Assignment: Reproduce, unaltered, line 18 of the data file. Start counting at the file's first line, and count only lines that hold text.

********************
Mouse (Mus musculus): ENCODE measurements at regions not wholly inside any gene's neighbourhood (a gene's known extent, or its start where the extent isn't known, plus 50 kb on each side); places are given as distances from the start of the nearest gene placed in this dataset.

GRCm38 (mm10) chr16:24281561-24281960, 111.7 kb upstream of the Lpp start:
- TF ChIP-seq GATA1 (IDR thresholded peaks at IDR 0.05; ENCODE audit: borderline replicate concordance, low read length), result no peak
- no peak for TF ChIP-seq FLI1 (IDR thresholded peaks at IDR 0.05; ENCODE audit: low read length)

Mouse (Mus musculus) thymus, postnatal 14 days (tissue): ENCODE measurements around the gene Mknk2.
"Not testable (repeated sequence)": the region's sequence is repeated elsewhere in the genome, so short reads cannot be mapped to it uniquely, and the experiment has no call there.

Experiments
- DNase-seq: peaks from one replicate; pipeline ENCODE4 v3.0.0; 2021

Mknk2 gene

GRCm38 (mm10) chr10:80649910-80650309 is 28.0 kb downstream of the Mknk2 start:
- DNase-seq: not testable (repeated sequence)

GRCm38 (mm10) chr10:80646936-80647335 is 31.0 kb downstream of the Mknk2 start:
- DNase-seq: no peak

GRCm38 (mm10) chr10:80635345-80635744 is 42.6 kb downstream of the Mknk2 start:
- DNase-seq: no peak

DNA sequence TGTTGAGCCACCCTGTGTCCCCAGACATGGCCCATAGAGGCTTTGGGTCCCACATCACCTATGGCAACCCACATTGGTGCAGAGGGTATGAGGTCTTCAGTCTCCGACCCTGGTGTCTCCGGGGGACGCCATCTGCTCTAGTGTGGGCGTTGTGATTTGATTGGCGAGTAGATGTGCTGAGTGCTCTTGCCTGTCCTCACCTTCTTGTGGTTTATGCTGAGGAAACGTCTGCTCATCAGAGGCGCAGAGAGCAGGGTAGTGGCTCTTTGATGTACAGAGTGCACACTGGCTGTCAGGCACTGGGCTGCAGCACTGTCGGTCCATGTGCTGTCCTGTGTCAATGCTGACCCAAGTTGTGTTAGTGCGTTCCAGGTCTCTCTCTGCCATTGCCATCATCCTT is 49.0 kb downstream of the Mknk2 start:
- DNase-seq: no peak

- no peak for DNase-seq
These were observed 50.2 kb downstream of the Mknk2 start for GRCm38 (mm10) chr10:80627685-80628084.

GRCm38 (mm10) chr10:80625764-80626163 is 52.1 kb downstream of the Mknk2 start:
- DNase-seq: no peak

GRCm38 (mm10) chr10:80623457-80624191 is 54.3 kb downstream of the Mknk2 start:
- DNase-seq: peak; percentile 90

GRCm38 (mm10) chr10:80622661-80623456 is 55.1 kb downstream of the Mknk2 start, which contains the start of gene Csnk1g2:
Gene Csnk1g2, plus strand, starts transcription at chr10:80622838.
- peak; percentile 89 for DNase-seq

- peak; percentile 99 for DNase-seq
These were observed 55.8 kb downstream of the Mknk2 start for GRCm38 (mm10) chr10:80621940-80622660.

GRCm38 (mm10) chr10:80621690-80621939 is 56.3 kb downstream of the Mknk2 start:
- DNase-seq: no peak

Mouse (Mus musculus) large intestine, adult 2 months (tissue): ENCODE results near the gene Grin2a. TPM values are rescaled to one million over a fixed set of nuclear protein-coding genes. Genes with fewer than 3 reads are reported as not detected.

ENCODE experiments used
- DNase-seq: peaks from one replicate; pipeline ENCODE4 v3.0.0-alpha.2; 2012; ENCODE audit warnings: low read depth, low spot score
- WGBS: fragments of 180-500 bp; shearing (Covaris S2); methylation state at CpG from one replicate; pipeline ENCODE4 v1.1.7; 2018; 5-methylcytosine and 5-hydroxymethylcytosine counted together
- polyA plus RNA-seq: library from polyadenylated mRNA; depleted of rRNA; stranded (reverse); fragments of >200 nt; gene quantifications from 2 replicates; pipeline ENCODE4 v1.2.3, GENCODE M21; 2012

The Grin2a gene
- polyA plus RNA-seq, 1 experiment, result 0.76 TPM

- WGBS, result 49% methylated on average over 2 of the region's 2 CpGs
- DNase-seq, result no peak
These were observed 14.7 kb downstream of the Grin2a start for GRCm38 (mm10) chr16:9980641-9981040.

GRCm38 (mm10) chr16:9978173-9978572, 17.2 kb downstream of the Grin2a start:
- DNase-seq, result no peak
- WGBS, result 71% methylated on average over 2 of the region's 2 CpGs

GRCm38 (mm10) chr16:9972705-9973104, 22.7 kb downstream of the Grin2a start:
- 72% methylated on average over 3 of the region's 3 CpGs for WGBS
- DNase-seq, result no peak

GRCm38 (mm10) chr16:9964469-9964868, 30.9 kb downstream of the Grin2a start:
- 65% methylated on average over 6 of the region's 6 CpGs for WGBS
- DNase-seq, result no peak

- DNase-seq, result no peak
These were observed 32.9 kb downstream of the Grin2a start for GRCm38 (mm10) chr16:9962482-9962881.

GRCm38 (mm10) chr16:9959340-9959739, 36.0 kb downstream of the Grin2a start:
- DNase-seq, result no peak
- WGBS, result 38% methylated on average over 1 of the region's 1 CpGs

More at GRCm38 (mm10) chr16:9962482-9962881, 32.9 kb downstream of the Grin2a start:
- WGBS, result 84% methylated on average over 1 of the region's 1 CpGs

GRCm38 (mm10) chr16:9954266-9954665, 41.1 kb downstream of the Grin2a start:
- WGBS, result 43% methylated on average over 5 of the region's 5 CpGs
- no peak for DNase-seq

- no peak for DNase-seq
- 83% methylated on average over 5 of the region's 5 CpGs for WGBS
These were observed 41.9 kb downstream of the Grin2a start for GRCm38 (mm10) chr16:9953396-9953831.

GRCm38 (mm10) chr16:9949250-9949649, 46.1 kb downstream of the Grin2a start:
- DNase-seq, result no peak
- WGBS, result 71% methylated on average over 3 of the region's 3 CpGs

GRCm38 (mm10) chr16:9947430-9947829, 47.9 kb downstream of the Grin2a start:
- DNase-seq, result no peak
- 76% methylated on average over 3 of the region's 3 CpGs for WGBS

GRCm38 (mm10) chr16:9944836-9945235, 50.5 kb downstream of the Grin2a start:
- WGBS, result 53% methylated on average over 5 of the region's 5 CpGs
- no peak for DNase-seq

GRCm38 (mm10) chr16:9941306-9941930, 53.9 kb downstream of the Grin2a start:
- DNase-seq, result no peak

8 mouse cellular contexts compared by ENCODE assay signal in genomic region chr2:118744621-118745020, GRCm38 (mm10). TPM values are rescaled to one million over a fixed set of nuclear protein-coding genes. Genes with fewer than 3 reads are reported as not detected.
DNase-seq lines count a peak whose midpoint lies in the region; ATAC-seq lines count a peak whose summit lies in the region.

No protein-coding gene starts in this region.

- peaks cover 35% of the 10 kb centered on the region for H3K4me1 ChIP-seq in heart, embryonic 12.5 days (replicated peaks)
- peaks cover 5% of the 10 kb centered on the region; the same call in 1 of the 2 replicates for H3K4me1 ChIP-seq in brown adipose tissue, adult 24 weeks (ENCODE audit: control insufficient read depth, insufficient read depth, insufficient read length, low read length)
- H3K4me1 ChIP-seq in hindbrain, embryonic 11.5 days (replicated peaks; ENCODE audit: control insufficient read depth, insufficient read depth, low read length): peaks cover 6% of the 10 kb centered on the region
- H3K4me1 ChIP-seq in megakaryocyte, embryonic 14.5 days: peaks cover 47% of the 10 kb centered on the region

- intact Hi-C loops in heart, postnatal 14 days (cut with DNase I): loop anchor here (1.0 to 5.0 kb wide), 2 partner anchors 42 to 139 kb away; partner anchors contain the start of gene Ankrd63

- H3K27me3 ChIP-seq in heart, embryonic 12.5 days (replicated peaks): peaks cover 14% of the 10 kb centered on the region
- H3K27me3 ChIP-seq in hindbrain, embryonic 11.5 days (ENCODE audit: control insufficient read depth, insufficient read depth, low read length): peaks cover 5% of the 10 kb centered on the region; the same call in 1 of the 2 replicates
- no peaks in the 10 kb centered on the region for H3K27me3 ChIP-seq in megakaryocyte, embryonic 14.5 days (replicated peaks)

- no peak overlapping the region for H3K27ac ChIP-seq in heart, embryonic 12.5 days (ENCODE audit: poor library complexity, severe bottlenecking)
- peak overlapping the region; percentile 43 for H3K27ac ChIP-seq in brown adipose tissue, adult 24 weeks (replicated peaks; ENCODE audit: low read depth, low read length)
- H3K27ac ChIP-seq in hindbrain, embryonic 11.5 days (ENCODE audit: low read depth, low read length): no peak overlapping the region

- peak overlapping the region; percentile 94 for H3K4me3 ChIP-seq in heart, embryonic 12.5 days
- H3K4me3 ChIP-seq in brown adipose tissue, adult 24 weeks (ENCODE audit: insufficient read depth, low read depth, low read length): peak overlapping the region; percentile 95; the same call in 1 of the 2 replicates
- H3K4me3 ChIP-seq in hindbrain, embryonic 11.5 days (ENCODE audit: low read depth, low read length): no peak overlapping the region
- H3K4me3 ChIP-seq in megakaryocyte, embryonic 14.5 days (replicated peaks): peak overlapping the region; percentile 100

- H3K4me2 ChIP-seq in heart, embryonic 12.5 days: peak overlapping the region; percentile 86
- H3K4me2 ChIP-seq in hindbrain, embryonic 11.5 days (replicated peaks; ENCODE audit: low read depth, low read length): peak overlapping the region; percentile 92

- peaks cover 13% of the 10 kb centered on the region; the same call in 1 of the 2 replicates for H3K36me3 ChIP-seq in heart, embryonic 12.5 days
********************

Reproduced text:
- no peak for DNase-seq